Like so many vegetable soups, there are two main options: smooth (like sweet corn soup) or chunky (like corn chowder). In either case, you’ll need to cut the kernels off of the cobs. Add to the corn flavor of any corn soup by then making corn broth (boil the stripped corn cobs in water with a bit of salt; you can add onion, garlic, or herbs, if you like, for more flavor; simmer for 30 minutes to an hour; let it sit to coll, and strain) and using that as the liquid for the soup.

Add Corn to Baked Goods

How to cook corn

The Spruce / Diana Chistruga

Corn kernels add crunch and sweetness (not to mention a bit of nutty flavor) to doughs and batters of all kinds. Cutting the kernels from the cobs is, obviously, the first step. Then you can add the kernels to corn fritters (pictured) or corn soufflé. Or whirl those kernels in a blender or food processor to add moisture to the mix and even more sweetness, as in a corn cake or corn pancakes.

Savor a sweet taste of summer, whether you prefer to cook corn on the grill, in the oven, or even with an Instant Pot.

Every winter and spring, we dream about biting into that first ear of tender, sweet, buttery corn. Seeing stacks of fresh corn at the farmers' market or grocery store is when we know it's finally, officially summer and we'll be feasting on corn all season long.

You're probably well aware that there are thousands of delicious corn recipes, but are you also privy to the fact that there's a different tasty method for how to cook corn for each day of the week? Yep, we have seven easy, test kitchen-approved ways to cook corn, plus we're sharing tasty recipe ideas for each strategy. Study up so you can keep your menu as fresh as those kernels.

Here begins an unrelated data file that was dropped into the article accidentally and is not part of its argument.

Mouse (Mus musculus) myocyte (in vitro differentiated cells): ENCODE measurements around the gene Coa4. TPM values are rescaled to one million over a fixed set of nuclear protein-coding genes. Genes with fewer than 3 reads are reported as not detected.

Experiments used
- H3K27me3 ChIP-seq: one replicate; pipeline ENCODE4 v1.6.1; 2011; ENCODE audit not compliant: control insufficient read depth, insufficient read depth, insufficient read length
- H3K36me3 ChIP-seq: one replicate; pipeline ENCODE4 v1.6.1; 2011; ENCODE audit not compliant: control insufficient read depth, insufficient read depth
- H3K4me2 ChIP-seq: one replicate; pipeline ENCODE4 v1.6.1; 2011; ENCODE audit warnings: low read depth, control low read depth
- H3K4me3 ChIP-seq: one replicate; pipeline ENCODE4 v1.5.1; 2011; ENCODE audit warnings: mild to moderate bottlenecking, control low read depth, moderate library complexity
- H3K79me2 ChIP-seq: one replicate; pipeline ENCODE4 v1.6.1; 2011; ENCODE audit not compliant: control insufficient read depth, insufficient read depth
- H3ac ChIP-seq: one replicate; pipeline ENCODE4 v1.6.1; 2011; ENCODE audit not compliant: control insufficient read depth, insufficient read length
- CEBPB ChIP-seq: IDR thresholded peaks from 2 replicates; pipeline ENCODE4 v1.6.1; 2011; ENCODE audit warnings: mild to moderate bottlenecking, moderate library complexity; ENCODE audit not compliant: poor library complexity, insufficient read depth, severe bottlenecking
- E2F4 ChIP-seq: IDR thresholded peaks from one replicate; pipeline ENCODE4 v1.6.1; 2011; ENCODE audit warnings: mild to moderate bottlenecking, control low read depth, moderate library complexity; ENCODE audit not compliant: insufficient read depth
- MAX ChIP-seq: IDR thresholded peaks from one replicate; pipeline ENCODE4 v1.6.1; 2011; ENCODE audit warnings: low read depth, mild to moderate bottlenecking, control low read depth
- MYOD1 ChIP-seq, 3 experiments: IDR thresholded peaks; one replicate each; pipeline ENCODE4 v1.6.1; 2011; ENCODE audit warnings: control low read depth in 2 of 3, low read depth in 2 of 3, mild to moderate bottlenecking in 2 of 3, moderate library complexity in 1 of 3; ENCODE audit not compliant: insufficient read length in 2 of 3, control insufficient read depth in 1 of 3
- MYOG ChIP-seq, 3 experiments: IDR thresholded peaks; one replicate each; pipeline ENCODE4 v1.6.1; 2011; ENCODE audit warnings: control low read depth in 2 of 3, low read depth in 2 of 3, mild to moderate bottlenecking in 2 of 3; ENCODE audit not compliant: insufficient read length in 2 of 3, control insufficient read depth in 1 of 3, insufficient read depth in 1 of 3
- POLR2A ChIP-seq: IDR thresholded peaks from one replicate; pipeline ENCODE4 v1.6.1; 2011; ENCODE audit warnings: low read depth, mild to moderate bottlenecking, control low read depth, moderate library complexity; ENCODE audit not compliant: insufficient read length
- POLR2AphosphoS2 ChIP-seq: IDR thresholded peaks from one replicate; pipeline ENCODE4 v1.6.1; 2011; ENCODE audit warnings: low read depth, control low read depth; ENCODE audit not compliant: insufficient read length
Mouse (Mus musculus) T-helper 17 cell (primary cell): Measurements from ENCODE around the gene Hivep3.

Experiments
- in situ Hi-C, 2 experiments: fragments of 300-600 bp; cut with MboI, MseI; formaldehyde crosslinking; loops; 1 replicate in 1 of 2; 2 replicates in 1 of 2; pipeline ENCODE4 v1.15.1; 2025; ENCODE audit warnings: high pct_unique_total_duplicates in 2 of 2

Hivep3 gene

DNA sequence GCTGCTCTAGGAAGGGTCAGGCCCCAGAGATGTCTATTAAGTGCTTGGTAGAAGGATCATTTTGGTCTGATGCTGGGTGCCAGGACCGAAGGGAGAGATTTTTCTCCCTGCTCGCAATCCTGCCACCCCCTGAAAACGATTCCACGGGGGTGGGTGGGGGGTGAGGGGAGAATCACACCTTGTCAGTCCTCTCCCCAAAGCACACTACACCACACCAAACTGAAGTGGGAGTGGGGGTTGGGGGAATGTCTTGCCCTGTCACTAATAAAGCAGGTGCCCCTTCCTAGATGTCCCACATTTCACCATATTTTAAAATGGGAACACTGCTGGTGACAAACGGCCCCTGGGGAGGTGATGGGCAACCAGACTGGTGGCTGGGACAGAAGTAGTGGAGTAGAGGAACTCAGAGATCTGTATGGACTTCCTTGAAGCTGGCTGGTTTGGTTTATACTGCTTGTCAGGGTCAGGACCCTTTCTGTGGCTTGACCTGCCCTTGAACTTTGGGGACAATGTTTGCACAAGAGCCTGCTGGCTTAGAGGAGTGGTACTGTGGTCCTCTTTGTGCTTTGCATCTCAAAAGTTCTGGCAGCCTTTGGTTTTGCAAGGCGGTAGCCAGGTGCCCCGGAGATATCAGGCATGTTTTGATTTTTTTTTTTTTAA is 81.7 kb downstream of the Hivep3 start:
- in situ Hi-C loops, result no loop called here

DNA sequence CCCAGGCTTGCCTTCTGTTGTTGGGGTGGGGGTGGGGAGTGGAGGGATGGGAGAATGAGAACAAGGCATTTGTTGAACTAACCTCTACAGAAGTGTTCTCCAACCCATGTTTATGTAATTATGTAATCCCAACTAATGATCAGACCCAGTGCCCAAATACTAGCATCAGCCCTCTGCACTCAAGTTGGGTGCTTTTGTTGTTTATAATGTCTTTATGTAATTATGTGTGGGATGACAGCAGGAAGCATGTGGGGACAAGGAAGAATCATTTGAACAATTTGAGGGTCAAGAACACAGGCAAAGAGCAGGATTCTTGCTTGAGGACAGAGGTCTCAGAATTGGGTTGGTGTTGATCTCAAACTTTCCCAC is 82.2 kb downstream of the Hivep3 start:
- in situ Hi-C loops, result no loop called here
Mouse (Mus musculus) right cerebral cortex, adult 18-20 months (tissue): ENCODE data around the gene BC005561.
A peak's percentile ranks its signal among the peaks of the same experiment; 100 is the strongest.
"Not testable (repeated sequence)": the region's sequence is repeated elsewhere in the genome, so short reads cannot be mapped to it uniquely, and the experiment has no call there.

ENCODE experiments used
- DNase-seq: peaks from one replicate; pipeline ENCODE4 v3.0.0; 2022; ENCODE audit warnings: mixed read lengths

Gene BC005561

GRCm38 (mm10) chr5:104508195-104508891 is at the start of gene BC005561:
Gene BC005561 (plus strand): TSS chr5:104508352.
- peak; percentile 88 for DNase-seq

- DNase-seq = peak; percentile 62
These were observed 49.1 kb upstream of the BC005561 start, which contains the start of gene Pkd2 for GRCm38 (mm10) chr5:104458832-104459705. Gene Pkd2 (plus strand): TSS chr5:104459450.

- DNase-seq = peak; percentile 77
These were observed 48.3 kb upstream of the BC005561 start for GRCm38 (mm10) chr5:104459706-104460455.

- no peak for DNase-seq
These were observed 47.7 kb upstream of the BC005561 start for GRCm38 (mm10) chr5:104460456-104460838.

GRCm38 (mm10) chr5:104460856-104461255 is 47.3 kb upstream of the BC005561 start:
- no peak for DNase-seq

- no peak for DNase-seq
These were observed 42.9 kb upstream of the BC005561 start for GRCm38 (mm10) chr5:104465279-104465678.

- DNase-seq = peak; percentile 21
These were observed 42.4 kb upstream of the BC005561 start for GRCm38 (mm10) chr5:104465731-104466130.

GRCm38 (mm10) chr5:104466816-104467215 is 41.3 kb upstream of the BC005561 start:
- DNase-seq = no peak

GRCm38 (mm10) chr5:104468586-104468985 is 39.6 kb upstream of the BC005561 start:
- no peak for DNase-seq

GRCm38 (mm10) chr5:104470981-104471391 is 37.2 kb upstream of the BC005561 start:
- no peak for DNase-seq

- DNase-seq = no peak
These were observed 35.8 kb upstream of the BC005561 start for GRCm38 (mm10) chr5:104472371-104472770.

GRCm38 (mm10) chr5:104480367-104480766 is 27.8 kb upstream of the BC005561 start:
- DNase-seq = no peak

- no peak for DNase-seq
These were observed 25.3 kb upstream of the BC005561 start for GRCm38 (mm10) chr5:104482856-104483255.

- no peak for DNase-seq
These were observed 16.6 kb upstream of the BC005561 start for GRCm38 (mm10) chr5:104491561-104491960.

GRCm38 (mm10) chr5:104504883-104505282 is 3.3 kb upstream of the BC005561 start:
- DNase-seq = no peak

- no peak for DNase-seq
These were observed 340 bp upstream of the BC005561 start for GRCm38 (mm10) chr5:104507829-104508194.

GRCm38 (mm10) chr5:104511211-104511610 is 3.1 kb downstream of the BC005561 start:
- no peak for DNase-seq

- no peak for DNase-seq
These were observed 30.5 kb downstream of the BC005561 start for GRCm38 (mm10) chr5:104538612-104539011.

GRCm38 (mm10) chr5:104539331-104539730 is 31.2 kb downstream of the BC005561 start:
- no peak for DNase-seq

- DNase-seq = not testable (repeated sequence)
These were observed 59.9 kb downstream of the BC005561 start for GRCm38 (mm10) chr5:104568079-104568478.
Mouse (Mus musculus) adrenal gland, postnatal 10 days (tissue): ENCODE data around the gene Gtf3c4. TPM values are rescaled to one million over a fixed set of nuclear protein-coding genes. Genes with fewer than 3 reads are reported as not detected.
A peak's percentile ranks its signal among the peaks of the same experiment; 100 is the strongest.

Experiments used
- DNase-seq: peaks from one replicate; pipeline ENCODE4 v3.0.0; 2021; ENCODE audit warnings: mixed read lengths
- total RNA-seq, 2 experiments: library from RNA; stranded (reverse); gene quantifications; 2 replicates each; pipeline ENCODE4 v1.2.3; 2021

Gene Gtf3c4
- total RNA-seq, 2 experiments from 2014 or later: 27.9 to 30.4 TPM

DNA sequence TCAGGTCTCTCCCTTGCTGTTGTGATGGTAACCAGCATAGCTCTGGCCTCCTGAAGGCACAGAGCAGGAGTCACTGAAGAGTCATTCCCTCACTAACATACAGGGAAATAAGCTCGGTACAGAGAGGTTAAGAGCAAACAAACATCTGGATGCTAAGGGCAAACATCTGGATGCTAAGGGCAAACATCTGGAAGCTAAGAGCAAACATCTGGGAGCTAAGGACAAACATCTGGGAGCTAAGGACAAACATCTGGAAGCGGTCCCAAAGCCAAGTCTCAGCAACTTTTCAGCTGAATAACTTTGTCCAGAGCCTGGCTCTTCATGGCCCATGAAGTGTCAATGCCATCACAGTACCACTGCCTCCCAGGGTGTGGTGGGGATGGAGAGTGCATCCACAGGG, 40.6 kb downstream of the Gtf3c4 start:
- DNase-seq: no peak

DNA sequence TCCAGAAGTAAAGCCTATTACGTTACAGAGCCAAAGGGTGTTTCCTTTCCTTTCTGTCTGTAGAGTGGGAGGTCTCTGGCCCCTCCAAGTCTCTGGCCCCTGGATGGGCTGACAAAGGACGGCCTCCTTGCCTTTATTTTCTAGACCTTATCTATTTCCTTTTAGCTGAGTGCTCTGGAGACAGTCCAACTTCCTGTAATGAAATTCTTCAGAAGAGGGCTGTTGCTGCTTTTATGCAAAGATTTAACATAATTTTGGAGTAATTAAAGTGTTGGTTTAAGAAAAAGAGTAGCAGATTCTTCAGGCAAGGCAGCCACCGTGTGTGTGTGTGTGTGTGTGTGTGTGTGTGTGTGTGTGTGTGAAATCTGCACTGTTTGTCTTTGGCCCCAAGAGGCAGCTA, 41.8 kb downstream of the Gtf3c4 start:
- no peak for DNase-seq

How to Cook Corn 7 Easy Ways

Stock up on plenty of napkins and maybe a set of these handy OXO Good Grips Interlocking Corn Holders ($9.99 for eight pairs, Amazon). You're going to need them as you sample your way through all these scrumptious styles for how to cook corn.

How to Grill Corn

Preheat a gas or charcoal grill to high heat, or between 400 degrees and 450 degrees F. Then you can choose your own adventure: Either remove the husk or keep it on, either way works. If you choose to shuck the corn prior to cooking, brush it with melted butter or olive oil, then season with salt. Place the corn on the grill and close the lid. Cook for about 8 to 12 minutes, turning every two minutes or so until all sides are golden or charred, depending on your doneness preference.

How to Boil Corn

Fill a large pot two-thirds full with water, stir in 1/2 tablespoon of salt, and bring this to a boil on the stove. Remove the husks and silks from one to four ears of corn. (Boil any additional ears in batches of up to four so you don't overcrowd the pot.) Gently place the corn in the boiling water and cook for about 5 to 7 minutes. Using a set of tongs (we love these KitchenAid Stainless Steel Silicone-Tipped Tongs; $12.99, Target), carefully remove the corn from the pot and allow them to drain on a paper towel-lined plate. Garnish as desired and enjoy.